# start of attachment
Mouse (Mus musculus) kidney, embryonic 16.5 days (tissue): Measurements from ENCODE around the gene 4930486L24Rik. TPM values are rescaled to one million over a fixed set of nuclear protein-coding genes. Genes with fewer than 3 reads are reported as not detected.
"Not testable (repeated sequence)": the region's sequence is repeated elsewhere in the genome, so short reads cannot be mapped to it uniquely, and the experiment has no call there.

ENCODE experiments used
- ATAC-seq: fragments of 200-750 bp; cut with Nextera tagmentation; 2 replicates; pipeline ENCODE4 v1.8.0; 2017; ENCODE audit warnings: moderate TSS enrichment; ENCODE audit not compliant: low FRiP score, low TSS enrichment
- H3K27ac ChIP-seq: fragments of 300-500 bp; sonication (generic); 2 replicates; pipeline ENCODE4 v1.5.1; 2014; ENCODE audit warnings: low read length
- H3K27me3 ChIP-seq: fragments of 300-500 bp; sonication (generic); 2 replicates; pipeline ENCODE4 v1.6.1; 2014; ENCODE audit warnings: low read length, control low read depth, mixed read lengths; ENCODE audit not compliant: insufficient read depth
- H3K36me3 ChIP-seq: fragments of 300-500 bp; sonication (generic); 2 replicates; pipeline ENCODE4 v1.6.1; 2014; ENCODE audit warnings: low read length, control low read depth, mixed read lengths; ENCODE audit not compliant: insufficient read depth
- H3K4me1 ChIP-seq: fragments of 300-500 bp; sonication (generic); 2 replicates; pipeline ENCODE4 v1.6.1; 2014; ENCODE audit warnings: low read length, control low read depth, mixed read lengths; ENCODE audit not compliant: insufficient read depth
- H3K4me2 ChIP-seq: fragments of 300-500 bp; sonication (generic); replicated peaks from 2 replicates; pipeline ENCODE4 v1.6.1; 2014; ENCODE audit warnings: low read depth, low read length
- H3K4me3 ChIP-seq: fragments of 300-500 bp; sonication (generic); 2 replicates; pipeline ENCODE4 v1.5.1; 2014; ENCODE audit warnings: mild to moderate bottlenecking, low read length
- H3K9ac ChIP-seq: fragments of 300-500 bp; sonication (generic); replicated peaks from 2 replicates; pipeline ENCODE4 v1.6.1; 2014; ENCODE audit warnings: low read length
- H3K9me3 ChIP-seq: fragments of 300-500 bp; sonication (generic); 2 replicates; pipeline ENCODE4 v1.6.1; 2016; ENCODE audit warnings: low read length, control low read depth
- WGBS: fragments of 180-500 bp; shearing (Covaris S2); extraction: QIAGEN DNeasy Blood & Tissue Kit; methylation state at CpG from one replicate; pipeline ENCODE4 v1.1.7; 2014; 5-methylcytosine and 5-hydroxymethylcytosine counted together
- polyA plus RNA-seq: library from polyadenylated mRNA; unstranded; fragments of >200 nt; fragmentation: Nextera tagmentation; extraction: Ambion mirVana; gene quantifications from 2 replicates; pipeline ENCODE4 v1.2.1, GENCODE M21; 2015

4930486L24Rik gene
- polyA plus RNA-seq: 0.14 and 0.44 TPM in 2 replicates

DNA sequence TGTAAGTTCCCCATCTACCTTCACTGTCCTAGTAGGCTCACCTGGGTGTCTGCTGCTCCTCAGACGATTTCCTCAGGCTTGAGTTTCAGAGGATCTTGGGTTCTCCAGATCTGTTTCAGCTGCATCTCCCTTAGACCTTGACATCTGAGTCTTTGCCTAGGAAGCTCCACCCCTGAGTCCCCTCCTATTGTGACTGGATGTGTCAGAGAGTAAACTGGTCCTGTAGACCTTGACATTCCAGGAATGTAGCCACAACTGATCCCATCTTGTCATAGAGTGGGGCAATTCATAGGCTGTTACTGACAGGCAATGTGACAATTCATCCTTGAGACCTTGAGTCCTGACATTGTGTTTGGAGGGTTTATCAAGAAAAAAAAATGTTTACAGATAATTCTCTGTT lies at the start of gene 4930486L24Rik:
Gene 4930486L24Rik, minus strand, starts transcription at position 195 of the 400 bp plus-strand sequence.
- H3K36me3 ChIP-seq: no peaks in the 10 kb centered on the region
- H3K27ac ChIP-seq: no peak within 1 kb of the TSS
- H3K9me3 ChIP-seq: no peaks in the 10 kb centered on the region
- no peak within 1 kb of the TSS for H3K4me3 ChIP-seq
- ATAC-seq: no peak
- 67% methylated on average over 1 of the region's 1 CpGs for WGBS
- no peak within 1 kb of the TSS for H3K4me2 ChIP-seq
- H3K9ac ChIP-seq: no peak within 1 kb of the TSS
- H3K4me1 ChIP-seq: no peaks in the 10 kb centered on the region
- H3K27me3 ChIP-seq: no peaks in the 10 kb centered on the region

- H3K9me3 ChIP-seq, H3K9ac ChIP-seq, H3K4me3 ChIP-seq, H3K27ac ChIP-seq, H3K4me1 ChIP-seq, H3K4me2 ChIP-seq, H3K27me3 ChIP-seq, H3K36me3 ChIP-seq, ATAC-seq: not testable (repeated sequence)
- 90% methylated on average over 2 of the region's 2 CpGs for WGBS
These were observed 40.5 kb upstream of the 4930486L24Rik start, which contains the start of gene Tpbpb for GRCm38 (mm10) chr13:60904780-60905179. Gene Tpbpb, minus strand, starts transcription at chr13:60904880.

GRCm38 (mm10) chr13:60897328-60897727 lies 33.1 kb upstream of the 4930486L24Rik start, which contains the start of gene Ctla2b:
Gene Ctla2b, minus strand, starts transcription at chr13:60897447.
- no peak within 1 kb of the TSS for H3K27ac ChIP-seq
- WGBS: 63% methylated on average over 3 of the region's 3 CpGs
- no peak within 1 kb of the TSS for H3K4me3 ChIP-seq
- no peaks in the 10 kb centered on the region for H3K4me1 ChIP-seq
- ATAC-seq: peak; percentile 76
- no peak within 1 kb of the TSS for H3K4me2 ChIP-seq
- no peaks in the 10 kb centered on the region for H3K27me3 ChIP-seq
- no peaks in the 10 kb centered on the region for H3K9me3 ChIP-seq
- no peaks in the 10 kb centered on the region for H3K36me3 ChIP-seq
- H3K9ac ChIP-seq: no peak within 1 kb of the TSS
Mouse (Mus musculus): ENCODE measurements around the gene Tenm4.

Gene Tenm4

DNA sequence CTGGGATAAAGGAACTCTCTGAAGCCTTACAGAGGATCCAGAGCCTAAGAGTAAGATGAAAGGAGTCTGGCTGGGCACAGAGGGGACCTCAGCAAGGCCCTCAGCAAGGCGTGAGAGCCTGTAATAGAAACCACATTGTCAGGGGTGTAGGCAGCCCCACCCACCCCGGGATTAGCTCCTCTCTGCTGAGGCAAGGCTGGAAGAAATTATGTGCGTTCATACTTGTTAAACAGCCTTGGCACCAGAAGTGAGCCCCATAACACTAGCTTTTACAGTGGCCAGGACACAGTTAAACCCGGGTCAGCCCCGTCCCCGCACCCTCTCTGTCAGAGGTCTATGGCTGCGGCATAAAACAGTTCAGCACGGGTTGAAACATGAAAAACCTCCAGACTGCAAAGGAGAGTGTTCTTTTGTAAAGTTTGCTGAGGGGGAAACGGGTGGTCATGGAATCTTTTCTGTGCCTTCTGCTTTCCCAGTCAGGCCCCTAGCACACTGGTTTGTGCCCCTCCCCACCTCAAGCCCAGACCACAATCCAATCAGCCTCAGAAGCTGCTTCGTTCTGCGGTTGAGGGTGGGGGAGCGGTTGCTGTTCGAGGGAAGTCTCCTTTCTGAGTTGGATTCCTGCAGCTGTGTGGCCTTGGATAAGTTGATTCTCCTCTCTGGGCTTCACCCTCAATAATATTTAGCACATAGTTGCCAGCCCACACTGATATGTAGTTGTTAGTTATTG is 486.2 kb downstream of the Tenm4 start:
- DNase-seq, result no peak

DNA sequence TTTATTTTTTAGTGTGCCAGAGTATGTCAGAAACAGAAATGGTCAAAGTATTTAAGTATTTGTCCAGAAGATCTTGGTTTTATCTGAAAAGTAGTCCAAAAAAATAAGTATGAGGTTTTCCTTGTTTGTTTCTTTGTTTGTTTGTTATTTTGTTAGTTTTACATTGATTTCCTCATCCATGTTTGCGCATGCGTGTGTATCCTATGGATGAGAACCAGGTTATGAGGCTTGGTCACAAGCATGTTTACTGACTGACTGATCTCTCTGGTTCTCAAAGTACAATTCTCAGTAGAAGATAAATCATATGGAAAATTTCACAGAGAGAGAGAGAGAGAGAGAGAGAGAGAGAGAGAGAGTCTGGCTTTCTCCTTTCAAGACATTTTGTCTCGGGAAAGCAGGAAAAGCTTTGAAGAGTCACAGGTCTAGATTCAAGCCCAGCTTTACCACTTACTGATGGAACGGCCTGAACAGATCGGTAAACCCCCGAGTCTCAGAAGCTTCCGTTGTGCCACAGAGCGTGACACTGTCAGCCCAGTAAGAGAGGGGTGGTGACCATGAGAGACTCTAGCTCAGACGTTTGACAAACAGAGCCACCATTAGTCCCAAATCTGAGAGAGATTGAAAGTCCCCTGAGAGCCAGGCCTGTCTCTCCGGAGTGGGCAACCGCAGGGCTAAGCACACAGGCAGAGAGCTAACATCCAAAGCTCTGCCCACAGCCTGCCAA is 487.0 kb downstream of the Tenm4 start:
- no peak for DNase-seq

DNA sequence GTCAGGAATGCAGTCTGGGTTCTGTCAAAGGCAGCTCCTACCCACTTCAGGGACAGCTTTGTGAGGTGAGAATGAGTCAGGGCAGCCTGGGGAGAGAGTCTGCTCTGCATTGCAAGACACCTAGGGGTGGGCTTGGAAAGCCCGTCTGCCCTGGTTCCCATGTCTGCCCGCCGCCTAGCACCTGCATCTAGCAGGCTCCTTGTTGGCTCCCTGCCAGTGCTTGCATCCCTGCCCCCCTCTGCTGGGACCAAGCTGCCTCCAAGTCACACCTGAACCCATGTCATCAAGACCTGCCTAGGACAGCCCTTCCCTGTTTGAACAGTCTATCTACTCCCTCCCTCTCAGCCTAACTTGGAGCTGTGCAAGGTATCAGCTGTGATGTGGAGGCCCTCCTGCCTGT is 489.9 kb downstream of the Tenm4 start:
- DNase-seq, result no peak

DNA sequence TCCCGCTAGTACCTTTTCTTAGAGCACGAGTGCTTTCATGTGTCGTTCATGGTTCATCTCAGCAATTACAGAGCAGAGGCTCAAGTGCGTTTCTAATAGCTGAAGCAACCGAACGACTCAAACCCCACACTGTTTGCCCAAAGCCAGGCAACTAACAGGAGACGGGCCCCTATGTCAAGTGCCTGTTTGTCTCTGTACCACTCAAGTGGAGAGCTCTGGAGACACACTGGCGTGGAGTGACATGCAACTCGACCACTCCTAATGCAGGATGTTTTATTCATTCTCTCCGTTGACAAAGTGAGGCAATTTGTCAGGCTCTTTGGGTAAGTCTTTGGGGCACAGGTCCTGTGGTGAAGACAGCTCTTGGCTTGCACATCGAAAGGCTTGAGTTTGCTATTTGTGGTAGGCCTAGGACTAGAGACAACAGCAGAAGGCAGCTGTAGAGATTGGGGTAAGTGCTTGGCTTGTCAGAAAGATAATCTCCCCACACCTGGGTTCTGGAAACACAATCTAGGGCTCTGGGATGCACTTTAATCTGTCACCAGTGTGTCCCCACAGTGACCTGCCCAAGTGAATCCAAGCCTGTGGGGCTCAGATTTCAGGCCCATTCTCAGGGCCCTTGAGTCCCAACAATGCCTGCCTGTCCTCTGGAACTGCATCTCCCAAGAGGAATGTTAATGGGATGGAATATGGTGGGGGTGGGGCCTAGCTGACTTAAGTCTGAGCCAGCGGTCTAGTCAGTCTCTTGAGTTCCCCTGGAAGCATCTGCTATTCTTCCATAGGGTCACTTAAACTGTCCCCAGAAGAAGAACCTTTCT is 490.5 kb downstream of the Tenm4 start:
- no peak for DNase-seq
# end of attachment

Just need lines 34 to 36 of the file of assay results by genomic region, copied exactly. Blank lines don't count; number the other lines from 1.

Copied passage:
- no peak within 1 kb of the TSS for H3K27ac ChIP-seq
- WGBS: 63% methylated on average over 3 of the region's 3 CpGs
- no peak within 1 kb of the TSS for H3K4me3 ChIP-seq